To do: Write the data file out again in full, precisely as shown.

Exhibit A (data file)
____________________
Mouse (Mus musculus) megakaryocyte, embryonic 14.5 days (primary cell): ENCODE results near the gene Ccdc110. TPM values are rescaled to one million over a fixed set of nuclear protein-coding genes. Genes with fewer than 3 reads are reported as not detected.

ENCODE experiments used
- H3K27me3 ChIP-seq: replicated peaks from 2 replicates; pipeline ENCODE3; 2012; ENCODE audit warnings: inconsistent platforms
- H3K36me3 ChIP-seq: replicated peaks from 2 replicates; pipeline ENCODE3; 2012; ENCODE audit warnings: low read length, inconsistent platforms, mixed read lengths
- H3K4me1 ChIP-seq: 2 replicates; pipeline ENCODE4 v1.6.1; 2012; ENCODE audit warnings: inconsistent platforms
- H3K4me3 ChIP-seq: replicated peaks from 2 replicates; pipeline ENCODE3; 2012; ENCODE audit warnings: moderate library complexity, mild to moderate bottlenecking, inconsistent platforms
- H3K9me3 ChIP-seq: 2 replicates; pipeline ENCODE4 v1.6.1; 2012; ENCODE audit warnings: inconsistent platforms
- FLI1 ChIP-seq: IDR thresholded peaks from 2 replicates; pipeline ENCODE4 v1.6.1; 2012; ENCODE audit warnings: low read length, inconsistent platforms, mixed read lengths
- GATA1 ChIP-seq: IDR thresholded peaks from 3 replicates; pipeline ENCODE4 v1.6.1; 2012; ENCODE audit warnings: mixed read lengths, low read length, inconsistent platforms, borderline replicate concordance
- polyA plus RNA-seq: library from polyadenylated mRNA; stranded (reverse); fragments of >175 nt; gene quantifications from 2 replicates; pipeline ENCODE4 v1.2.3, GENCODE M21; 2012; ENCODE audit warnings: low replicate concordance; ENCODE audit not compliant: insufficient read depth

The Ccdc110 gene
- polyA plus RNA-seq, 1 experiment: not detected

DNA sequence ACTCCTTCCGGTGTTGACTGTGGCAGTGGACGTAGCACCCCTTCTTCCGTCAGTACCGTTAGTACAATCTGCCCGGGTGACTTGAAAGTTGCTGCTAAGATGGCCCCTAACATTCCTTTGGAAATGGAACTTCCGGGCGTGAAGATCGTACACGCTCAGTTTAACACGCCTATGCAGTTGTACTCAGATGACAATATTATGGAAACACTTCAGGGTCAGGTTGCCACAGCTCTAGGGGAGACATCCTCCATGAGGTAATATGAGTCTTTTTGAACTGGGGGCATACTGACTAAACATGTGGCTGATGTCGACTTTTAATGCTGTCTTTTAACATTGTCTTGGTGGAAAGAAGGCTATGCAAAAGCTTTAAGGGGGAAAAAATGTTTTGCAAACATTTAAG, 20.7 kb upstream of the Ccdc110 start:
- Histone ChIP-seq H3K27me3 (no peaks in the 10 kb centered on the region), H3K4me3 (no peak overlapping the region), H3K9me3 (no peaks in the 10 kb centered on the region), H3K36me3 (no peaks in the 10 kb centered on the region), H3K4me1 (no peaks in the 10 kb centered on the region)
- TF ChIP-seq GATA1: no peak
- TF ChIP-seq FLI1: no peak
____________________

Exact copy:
Mouse (Mus musculus) megakaryocyte, embryonic 14.5 days (primary cell): ENCODE results near the gene Ccdc110. TPM values are rescaled to one million over a fixed set of nuclear protein-coding genes. Genes with fewer than 3 reads are reported as not detected.

ENCODE experiments used
- H3K27me3 ChIP-seq: replicated peaks from 2 replicates; pipeline ENCODE3; 2012; ENCODE audit warnings: inconsistent platforms
- H3K36me3 ChIP-seq: replicated peaks from 2 replicates; pipeline ENCODE3; 2012; ENCODE audit warnings: low read length, inconsistent platforms, mixed read lengths
- H3K4me1 ChIP-seq: 2 replicates; pipeline ENCODE4 v1.6.1; 2012; ENCODE audit warnings: inconsistent platforms
- H3K4me3 ChIP-seq: replicated peaks from 2 replicates; pipeline ENCODE3; 2012; ENCODE audit warnings: moderate library complexity, mild to moderate bottlenecking, inconsistent platforms
- H3K9me3 ChIP-seq: 2 replicates; pipeline ENCODE4 v1.6.1; 2012; ENCODE audit warnings: inconsistent platforms
- FLI1 ChIP-seq: IDR thresholded peaks from 2 replicates; pipeline ENCODE4 v1.6.1; 2012; ENCODE audit warnings: low read length, inconsistent platforms, mixed read lengths
- GATA1 ChIP-seq: IDR thresholded peaks from 3 replicates; pipeline ENCODE4 v1.6.1; 2012; ENCODE audit warnings: mixed read lengths, low read length, inconsistent platforms, borderline replicate concordance
- polyA plus RNA-seq: library from polyadenylated mRNA; stranded (reverse); fragments of >175 nt; gene quantifications from 2 replicates; pipeline ENCODE4 v1.2.3, GENCODE M21; 2012; ENCODE audit warnings: low replicate concordance; ENCODE audit not compliant: insufficient read depth

The Ccdc110 gene
- polyA plus RNA-seq, 1 experiment: not detected

DNA sequence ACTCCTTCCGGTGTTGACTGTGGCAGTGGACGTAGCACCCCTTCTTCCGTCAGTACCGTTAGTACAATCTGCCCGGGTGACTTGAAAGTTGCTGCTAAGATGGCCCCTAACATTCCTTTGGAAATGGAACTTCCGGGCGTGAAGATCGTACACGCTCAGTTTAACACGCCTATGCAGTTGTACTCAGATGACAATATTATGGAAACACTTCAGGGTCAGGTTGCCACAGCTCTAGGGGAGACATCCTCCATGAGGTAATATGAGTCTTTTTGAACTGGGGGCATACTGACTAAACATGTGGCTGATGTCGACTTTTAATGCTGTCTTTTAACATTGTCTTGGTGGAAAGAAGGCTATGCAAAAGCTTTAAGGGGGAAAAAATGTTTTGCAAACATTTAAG, 20.7 kb upstream of the Ccdc110 start:
- Histone ChIP-seq H3K27me3 (no peaks in the 10 kb centered on the region), H3K4me3 (no peak overlapping the region), H3K9me3 (no peaks in the 10 kb centered on the region), H3K36me3 (no peaks in the 10 kb centered on the region), H3K4me1 (no peaks in the 10 kb centered on the region)
- TF ChIP-seq GATA1: no peak
- TF ChIP-seq FLI1: no peak